by Avishag Rudich and Professor Hillel Schmidt:
Philanthropy plays a vital role in Israeli society, but many feel there is room to enlarge the scope and generosity of philanthropists.
Whereas until the last decade the main players in the field were the federations of the various communities, in the past few years we have seen new trends. Jewish donors are turning to additional channels. And they are no longer satisfied by merely writing checks but are asking to be more involved in fixing the goals and the utilization of the funds.
The targets of the donations are also changing. A large part of the money raised is aimed at causes not identified with Israel, such as support for Jewish institutions in the US; strengthening Jewish communities around the world; and contributions to universal goals such as culture, the arts and higher education.
What’s more, Jewish philanthropists are demanding that Israelis get more involved, especially due to the growth of the number of wealthy Israelis.
At the same time, over the past decade the Israeli government has attempted to promote a philanthropy-furthering policy. This includes round tables; reassessing taxation benefits; and regulating, transparency and the setting up of philanthropic funds. In addition, the business sector, organizations, wealthy individuals and the general public are working to promote philanthropy as well.
A survey by The Center for the Study of Philanthropy in Israel at The Hebrew University of Jerusalem revealed that the Israeli public understands the importance of such activity. However, Israelis are concerned by the reduction in governmental responsibility in the social spheres. They believe that programs to benefit Israeli society should be the government’s responsibility. Philanthropy should be a complementary factor but not a substitute for the government.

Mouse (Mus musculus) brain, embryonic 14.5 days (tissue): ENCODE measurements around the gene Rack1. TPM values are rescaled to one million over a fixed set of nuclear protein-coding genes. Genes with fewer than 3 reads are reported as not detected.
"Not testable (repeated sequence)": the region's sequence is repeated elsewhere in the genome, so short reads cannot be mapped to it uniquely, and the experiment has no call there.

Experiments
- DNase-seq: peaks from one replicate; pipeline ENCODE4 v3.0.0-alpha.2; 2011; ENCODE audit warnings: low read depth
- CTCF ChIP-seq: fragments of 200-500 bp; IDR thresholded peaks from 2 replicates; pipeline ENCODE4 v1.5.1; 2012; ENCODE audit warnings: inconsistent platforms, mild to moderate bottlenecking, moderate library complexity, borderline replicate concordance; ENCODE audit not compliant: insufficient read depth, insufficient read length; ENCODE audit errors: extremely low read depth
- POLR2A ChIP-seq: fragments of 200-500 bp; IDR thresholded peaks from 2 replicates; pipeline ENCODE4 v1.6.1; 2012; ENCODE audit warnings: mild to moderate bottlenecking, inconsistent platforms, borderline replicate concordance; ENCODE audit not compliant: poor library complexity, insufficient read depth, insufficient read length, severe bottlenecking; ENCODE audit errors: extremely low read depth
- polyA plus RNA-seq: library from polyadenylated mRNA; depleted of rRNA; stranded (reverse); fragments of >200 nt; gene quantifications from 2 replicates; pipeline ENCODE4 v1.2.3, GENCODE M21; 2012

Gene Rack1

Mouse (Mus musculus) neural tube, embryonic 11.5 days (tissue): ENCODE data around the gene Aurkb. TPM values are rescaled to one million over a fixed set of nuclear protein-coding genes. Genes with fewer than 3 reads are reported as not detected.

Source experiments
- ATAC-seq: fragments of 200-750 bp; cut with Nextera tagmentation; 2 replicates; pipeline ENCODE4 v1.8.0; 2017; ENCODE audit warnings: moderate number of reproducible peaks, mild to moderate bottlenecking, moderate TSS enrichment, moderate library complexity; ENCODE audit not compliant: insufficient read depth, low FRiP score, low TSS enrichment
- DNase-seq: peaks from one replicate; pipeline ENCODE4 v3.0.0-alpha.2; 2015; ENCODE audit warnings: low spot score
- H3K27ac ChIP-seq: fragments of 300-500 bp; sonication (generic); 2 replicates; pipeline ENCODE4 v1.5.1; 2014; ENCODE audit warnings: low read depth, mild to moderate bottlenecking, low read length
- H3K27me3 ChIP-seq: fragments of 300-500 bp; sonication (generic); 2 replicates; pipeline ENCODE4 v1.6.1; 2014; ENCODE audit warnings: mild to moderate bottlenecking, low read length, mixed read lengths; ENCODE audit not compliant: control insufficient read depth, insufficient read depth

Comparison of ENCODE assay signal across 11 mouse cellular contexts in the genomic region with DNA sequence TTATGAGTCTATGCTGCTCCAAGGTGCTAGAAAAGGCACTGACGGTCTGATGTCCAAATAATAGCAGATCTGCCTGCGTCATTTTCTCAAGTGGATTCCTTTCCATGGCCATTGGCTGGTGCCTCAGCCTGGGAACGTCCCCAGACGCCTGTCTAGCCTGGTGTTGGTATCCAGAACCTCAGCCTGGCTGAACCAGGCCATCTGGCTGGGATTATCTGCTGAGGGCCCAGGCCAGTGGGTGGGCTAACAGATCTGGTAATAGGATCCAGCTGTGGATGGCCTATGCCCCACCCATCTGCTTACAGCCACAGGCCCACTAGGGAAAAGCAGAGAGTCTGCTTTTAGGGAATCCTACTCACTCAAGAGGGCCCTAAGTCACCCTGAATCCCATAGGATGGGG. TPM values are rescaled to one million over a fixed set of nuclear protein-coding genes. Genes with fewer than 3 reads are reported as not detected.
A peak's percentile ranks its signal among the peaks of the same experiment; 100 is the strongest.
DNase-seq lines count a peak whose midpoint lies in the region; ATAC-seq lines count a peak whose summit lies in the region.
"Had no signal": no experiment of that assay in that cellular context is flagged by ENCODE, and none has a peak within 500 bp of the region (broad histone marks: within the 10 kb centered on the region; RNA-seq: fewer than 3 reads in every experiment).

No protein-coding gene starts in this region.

However, for that to take place, there are several important issues that must be dealt with.
First of all, there is a lack of a clear government policy regarding philanthropy. Furthermore, individual initiatives by Israeli and foreign funds and foundations create a situation in which there is no information as to the extent of philanthropic interventions, strategies of collaboration, division of labor with the government and the outcomes of these activities and interventions.
Secondly, the absence of laws and regulations in the area of philanthropy creates an uncertain environment in which the boundaries between the government’s activities and philanthropy are blurred. At the same time, this creates the potential for problematic relations between wealthy individuals and the governing body.
Thirdly, new sources of funding for nonprofit organizations (NPOs) should be developed. High dependence on government resources results in conformist behavior on the part of NPOs. On the other hand, the shrinking capital of the philanthropists might jeopardize their activities and programs. Therefore, NPOs should think more carefully when developing new programs and new clients in order to diversify their revenues and income.
Fourthly, at a time of diminishing resources and accelerated privatization, the government must decide which values it wants to promote, what is its responsibility, and the types of relationships it should develop with the new philanthropists.
Philanthropy does not fulfill the government’s responsibility. The existence of philanthropy must come from the existence of a strong state that takes full responsibility for the needs of its citizens.
Ms. Avishag Rudich is deputy director and Professor Hillel Schmid the director of the Center for the Study of Philanthropy in Israel, The Paul Baerwald School of Social Work and Social Welfare at Hebrew University. Posted with permission of the authors.